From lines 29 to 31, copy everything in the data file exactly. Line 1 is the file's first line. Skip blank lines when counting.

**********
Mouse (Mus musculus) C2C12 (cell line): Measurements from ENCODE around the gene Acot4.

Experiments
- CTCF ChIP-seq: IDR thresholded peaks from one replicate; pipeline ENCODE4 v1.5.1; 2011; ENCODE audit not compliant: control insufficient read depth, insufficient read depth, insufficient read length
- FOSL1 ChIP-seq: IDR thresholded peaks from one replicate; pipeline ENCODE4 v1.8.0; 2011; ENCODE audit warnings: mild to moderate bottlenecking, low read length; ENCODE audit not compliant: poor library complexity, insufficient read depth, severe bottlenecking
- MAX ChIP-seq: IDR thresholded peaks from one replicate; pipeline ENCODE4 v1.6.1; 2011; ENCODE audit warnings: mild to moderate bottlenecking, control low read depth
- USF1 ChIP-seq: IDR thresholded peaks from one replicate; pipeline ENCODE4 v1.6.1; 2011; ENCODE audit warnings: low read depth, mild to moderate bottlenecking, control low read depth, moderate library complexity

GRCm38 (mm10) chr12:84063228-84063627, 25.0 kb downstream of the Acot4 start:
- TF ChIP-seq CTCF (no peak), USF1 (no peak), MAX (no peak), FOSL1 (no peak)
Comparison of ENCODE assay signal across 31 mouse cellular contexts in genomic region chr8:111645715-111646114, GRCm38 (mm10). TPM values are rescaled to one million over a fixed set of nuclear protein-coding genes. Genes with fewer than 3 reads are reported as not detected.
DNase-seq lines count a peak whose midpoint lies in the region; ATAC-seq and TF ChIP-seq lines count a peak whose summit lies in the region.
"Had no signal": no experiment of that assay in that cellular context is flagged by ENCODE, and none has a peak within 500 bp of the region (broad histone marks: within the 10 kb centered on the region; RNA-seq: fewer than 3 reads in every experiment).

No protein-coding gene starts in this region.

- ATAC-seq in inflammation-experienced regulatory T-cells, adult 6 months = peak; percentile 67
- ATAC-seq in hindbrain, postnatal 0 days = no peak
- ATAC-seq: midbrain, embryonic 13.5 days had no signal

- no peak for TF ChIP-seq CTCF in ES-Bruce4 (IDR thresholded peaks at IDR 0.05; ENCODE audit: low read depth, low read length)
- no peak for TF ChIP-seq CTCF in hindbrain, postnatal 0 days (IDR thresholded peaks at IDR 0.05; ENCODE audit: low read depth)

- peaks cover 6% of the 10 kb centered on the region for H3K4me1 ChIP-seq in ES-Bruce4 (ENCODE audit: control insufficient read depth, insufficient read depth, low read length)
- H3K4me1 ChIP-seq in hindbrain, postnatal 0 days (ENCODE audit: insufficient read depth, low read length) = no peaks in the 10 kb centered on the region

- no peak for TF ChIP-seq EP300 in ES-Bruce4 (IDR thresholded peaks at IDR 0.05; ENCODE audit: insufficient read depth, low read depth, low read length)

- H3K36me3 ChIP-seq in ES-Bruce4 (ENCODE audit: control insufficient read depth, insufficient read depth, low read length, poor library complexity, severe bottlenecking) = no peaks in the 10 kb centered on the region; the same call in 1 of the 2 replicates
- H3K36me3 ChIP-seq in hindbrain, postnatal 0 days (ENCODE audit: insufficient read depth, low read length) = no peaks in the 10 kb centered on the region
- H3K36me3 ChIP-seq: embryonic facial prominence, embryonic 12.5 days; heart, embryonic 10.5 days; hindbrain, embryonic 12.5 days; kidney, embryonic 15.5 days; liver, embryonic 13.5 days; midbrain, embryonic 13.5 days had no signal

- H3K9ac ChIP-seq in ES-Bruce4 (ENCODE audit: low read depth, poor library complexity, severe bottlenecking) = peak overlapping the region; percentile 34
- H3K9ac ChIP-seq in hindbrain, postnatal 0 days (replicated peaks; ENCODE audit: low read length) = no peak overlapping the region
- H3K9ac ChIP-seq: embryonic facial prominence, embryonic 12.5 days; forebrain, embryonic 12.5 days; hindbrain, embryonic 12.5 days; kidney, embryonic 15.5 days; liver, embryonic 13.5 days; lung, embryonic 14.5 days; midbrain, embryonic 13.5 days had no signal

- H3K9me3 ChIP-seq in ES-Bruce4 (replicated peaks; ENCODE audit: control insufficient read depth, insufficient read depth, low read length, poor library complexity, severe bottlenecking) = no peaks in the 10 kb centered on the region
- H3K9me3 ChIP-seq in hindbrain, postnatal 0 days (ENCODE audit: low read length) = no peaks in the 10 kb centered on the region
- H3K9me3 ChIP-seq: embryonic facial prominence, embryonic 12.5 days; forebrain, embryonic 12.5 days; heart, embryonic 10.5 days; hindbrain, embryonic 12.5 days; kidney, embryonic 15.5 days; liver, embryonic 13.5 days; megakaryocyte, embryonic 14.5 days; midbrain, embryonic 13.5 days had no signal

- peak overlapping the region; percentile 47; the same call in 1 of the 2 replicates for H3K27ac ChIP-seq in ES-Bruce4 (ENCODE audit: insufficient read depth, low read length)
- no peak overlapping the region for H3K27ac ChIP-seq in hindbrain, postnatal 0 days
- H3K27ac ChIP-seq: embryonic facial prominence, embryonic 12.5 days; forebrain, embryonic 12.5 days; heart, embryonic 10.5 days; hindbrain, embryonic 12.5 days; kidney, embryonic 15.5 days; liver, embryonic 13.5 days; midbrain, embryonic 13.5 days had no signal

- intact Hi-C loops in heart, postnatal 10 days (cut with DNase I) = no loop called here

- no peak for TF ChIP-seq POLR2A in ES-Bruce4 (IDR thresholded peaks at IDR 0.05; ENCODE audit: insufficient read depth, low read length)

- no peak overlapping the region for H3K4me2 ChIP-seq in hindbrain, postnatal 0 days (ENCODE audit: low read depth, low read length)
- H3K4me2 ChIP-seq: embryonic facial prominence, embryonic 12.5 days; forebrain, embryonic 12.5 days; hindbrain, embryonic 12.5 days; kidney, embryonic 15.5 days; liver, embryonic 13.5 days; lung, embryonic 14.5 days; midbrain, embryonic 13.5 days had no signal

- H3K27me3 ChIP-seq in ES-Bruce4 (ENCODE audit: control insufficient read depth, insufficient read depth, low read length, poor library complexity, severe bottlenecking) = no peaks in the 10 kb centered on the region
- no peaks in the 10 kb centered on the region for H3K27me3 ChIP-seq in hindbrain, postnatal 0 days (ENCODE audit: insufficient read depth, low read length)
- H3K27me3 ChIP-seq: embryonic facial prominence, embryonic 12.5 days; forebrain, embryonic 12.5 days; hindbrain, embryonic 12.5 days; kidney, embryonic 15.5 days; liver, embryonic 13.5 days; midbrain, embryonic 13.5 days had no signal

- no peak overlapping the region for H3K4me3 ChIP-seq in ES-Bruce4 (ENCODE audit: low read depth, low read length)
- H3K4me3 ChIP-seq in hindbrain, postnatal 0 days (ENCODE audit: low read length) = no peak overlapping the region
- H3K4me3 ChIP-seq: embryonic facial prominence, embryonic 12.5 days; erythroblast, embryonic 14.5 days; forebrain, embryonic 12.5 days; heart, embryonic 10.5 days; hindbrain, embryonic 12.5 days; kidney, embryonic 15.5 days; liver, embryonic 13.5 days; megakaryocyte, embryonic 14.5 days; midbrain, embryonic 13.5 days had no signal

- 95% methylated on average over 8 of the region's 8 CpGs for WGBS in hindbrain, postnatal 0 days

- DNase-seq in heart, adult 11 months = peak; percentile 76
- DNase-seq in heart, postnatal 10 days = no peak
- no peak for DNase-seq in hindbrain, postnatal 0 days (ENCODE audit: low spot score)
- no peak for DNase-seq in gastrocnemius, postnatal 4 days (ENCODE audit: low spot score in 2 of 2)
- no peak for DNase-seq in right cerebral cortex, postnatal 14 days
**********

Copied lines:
- H3K9me3 ChIP-seq: embryonic facial prominence, embryonic 12.5 days; forebrain, embryonic 12.5 days; heart, embryonic 10.5 days; hindbrain, embryonic 12.5 days; kidney, embryonic 15.5 days; liver, embryonic 13.5 days; megakaryocyte, embryonic 14.5 days; midbrain, embryonic 13.5 days had no signal

- peak overlapping the region; percentile 47; the same call in 1 of the 2 replicates for H3K27ac ChIP-seq in ES-Bruce4 (ENCODE audit: insufficient read depth, low read length)
- no peak overlapping the region for H3K27ac ChIP-seq in hindbrain, postnatal 0 days